Browns clinch AFC North: A Ravens loss and a Browns win landed Cleveland the division crown. The Steelers took care of the first part, and Freddie Kitchens’ team didn’t bother to make it close. While Mayfield and Odell Beckham Jr. received most of the glory during the season, this performance was all about Myles Garrett, Denzel Ward, Joe Schobert, Sheldon Richardson and Olivier Vernon. The league’s second-best defense showed up in a shutout of the Bengals.
Texans fall but win divisional title anyway, Titans snag playoff berth: This was a rarely seen win-win in the NFL, as Mariota continued his breakout season by knocking off the Texans in Week 17. Tennessee had been two games back of Houston going into the game, and because Indianapolis lost to Jacksonville, the Texans ended up taking the AFC South anyway. The Titans take home a wild card for their efforts.
Cincinnati on the clock: After finishing with just three wins, the Bengals edge out the Panthers on tiebreakers for the No. 1 pick in the 2020 NFL draft.
(3) 49ers 37 (6) Falcons 0: Holy Garoppolo. It’s one thing to shock the world during the regular season. But to come out like this in the postseason and take down a talented and experienced team like the Falcons? The world better wake up: The 49ers are Super Bowl contenders.
(5) Rams 30, (4) Eagles 26: It’s the old 2016 NFL draft postseason battle. And yes, Carson Wentz is healthy this January. But perhaps because the Eagles lacked the magic of Foles or perhaps because the Rams are just sizzling after their second-half run, Sean McVay gets the best of Doug Pederson in a closely contested matchup.
(6) Titans 10, (3) Browns 9: Oh, Browns. Even in the postseason, they find a way to torture their fan base. After a successful regular season, they get a winnable home game in the playoffs against a Titans team that is better than we all thought, but the offense sputters at the worst time. Three field goals is all they can muster in a loss to Tennessee’s top-five defense.
(4) Texans 27, (5) Steelers 17: Watson earns his first playoff victory, as he and DeAndre Hopkins connect again and again in Houston’s win. The Texans move on to face New England.
(5) Rams 30, (1) Packers 17: And just like that, it’s over. The Packers’ magical season, featuring the league’s No. 1 defense and No. 4 scoring offense and Rodgers’ resurgence — it’s all gone. The quarterback will still win the MVP, but the 13-win Packers pack their bags without a playoff win. Consider that, in Week 9, the Packers were 8-1, and Los Angeles was 3-5. Now, it’s the latter that continues on.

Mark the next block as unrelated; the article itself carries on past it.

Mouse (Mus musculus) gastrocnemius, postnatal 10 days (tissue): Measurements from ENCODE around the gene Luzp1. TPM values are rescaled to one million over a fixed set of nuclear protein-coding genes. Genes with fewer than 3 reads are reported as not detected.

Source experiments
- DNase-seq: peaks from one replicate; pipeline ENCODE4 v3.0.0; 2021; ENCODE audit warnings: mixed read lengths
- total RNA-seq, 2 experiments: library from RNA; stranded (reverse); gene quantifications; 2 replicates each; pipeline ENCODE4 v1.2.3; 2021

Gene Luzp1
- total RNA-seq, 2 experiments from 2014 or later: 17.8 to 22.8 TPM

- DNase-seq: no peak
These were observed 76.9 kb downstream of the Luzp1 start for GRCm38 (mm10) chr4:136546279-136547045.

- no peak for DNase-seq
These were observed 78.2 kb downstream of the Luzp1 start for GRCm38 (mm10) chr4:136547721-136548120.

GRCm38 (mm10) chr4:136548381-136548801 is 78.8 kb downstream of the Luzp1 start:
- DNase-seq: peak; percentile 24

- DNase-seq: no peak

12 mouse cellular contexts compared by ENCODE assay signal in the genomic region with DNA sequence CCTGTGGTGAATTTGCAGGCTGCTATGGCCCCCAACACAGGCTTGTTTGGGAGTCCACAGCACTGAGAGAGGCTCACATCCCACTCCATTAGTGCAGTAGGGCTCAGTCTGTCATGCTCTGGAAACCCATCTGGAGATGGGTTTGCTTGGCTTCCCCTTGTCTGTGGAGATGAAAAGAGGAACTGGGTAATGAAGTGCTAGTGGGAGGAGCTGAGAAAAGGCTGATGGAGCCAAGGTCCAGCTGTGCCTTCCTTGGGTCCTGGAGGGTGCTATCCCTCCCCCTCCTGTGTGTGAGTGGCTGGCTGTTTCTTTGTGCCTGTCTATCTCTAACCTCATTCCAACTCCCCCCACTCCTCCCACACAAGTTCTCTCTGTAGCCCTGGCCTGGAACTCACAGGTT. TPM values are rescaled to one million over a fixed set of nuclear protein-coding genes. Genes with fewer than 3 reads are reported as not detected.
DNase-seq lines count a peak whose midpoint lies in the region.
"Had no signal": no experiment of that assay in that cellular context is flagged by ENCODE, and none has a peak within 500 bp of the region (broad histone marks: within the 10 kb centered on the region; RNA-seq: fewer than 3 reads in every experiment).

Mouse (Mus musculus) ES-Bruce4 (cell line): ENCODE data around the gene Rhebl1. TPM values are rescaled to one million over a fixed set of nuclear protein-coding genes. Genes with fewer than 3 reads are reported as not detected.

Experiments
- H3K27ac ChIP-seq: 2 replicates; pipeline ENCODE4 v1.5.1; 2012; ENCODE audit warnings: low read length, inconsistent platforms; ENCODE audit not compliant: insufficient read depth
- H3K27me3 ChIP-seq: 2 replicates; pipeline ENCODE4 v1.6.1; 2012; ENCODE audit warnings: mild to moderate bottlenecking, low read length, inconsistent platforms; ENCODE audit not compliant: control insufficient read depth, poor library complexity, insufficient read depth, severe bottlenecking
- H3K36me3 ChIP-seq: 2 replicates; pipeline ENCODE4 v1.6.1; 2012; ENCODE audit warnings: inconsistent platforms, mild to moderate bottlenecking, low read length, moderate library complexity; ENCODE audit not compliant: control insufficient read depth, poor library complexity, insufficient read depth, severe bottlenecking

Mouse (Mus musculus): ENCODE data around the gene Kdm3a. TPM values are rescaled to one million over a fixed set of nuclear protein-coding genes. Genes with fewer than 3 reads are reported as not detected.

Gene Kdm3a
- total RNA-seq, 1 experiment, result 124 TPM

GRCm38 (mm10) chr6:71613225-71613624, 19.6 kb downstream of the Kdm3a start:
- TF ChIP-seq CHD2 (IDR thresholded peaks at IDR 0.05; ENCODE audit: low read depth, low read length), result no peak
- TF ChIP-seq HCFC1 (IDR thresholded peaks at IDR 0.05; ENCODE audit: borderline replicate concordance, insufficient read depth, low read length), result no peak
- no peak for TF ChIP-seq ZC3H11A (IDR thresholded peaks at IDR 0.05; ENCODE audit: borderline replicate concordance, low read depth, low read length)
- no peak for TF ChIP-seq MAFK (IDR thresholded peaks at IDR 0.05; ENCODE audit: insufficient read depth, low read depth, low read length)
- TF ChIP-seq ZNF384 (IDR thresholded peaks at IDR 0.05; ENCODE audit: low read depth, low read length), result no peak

(2) Saints 27, (3) 49ers 17: And here’s where Jimmy G’s road comes to an end. Brees’ devastatingly accurate passing attack was too much for this defense. Still, it was a very successful season for San Francisco.
(1) Chargers 39, (6) Titans 30: Mariota puts on a show, but so does Rivers. And Joey Bosa has clearly become one of the game’s elite defensive players.
(4) Texans 38, (2) Patriots 26: Houston finally got past New England in the playoffs. The Patriots stopped Houston in 2012 and 2016, but with Watson under center and Brady showing signs of age on the other sideline, Bill O’Brien is able to get one over on his former superior. But no, neither Brady nor Belichick retires.
Saints 17, Rams 10: Finally, justice. Sure, it was nice for the Saints to beat the Rams in the regular season, but they held the grudge from last year for 12 full months. And they got the opportunity to really pay back L.A. Defense stole the show, too, stifling McVay and Jared Goff.
Chargers 34, Texans 26: Rivers is just flying now. He and Keenan Allen are tearing up defenses. Hunter Henry has broken out to become one of the game’s top receiving tight ends. And Bosa picks up a trifecta of sacks against Watson, who is prone to take them. In the end, Rivers is finally going to the Super Bowl.
Super Bowl LIV: Saints 40, Chargers 33
In a meeting of the No. 1 (Saints) and No. 2 (Chargers) offenses in the NFL, Brees is back on top. A decade after he and Payton beat Peyton Manning and the Colts in Super Bowl XLIV, the duo get it done again. It’s heartbreak for Rivers, having come so close to finally winning that elusive championship, but he comes up a touchdown short. He says you’ll have to simulate the offseason to find out whether he’s coming back for a 17th season at 38 years old, but FPI leaves us at the Saints’ victory parade down Bourbon Street.
Published at Mon, 10 Jun 2019 19:33:43 +0000